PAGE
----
but when shooting constantly changing subjects, distances, and elevations, the monopod gets in the way.

I would've agreed w/ you up until the point where I started using a tilt head on my monopod. I actually makes a monopod useful for birds/planes in flight. Tripods are a little more finicky having to remember to step over the legs instead tripping over them. :-)


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Jul 23, 2009 21:46 |  #55

Love the 500mm on a Monopod with a Tilt only head,..

Another way to go is add a Sidekick,. I know it sounds funny,.. but if the 'pod is tall enough, you can do some serious Ack Ack fire with a gimble mount on the 500mm!


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bps
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Jul 23, 2009 22:12 |  #56

Good night Tim. Those are some stellar shots!

I already know my destiny: I will own an 85 1.2, 300 2.8, and 500 4. It's just a matter of when...

Bryan


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Jul 23, 2009 22:20 |  #57

bps wrote in post #8333712 (external link)
Good night Tim. Those are some stellar shots!

I already know my destiny: I will own an 85 1.2, 300 2.8, and 500 4. It's just a matter of when...

Bryan

Thanks Bryan! My destiny is unclear, it's possible that I don't have one:-)


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Jul 23, 2009 22:21 |  #58

KenjiS wrote in post #8328598 (external link)
Forgive a bit of rambling on the subject...

the 500/4 is great yes, but as stated, you not only need a 500/4, but also a good tripod and a good wimbley head, likely running you $700+ [probubly closer to $800] on top of the money you're spending on the 500..

Then theres the fact that while yeah, you can shoot it handheld in a pinch, its not really easy to do for an hour or two from what i can gather and such...so the tripod and that just add to the amount of stuff you're carrying...

The 300/2.8 is a lot lighter, even with a 2x Tcon, and its considered to be handholdable for quite a while...And theres less overall stuff to carry, so your overall load is lighter...making it easier to tote around even if you cant get it quite as long, but its easier to manage and also slightly more discrete [As discrete as it can be]

Worst case you can get away with a monopod for one, which is substantially less expensive even with a decent head....and a lot less cumbersome and bulky to carry and store...

Even though my primary target is birds i still personally feel id be better with a 300 f/2.8 over the 500, the 500 is just too big bulky cumbersome and conspicuous [Yeh i know...] compared to the 300...Is there something wrong with that feeling? Even if im primarily slapping a 1.4x or 2x Tcon on it?

Kinda makes me wish there was a 400mm f/4 non-DO, a nice middle ground between the 300 and the 500....From what i saw on some test charts [yeh yeh i know] the 400mm DO isnt even as sharp as my 100-400 sadly, and certainly not as good as a 300 f/2.8 + Tcon... Which is sad, i like the premise of DO but i dont think, at least from what i've seen in reviews...the results justify the price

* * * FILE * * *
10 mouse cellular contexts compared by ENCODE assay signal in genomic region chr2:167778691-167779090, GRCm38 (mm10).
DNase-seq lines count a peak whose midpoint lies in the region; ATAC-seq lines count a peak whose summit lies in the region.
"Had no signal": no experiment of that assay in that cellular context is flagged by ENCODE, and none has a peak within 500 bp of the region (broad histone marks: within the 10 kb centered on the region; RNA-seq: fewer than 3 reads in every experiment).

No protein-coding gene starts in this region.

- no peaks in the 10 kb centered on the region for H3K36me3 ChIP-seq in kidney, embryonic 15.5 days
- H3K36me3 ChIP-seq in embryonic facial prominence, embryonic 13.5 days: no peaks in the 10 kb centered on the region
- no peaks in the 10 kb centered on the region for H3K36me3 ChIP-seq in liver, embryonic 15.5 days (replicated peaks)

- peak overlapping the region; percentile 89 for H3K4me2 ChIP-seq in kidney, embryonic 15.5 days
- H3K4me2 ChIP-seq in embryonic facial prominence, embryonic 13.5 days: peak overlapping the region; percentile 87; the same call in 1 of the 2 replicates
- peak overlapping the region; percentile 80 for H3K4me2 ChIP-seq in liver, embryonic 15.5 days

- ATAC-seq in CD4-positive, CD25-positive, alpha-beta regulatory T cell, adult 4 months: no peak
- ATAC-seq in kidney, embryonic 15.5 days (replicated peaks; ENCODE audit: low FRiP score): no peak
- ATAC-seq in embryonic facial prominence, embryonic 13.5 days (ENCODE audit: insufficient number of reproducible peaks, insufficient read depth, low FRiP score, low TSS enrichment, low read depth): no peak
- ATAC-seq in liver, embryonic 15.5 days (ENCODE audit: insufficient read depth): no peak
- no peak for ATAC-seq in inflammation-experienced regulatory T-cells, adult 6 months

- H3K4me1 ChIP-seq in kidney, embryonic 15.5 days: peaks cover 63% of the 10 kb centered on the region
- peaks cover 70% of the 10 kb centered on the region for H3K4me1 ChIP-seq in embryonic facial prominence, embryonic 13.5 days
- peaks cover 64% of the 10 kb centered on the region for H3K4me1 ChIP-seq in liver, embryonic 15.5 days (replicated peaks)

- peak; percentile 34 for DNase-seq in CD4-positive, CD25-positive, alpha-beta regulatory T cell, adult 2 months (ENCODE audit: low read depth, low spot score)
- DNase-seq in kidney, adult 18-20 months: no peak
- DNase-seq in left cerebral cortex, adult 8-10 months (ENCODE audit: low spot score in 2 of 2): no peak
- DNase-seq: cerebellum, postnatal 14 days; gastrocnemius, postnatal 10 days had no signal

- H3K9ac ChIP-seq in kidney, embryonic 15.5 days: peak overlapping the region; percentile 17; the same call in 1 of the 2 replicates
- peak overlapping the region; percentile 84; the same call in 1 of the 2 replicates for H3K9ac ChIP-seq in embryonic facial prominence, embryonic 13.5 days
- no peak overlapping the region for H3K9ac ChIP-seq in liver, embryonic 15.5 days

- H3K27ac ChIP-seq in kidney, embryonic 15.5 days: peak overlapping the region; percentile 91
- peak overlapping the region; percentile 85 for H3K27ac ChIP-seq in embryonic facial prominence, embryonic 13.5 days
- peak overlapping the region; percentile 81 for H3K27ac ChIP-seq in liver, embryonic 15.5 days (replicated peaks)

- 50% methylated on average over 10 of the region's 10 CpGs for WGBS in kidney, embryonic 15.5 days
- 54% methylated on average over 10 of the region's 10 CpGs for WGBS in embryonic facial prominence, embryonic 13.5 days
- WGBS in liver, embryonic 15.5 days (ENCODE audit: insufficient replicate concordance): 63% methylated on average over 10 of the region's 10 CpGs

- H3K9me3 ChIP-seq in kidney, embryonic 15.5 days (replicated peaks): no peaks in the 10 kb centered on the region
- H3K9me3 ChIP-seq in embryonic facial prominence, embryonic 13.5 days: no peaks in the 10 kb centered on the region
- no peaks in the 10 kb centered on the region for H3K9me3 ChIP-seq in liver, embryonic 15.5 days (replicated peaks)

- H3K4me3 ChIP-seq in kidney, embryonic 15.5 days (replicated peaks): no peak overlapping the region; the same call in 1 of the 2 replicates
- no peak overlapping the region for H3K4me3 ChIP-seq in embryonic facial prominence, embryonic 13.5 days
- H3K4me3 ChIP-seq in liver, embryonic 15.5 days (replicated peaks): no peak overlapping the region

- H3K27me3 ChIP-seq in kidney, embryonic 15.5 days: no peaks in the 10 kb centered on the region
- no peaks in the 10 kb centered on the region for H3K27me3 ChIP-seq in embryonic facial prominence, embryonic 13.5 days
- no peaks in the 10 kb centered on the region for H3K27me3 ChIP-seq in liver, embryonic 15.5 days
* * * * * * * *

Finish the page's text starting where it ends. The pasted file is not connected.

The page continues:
Ah well ignore the ramblings of someone who sits and is planning his system out quite a bit...or comment :) I dont care

I'd be careful about comments like that. The 400 f4 DO I have was sharper than the 400 f5.6L that I upgraded from. So I don't see how the 100-400 zoom would be sharper than either prime. I'm selling the lens due to a current financial hardship so I have some test shots here: https://photography-on-the.net …php?p=8333582#p​ost8333582 Then a few months after, I came across a guy doing tests with his 400 f4 which seemed a bit sharper than what I was getting; naturally I was bothered so I sent it in for calibration and lucky for me it came back a touch sharper.


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rakesh
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Jul 23, 2009 23:01 |  #59

Hi All

I've not yet made my mind to go for 300 or 500 actually. I am exploring the options.

Though I've 400/F4DO in mind as well but in India, there is no place where I can get a Lens on Rent for testing purpose. The thing is that I checked 500 mm earlier when I went for a shoot and my friend who bought 500 at that time who now graduated to 800 mm and I've seen him handholding 800/5.6 most of the time.

Secondly, in India when we go for wildlife/bird shoot, most of the places we can't even carry our tripods or monopods becaue of difficult terrain or like that and we have to shoot handholding.

I sold my earlier 50-500 because it was lacking stabilization though the lens was fantastic. Then my another friend bought 400/5.6, it is quite light in weight and easy to handhold. I also checked 100-400 but in my opinion the sharpness of a tele-zoom can't be matched with a prime lens hence instead of opting for 100-400 I narrowed down to 300/2.8 (where using TCs I can get longer reach upto 840 mm, without compromising on weight) and on the other hand 500/f4 is much better suited for birds.

My main concern is to shoot Birds and Large and small mammals as well.


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bps
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Jul 24, 2009 00:04 |  #60

rakesh,

A word of advice: you may want to wait a few months and see what's in store...

Bryan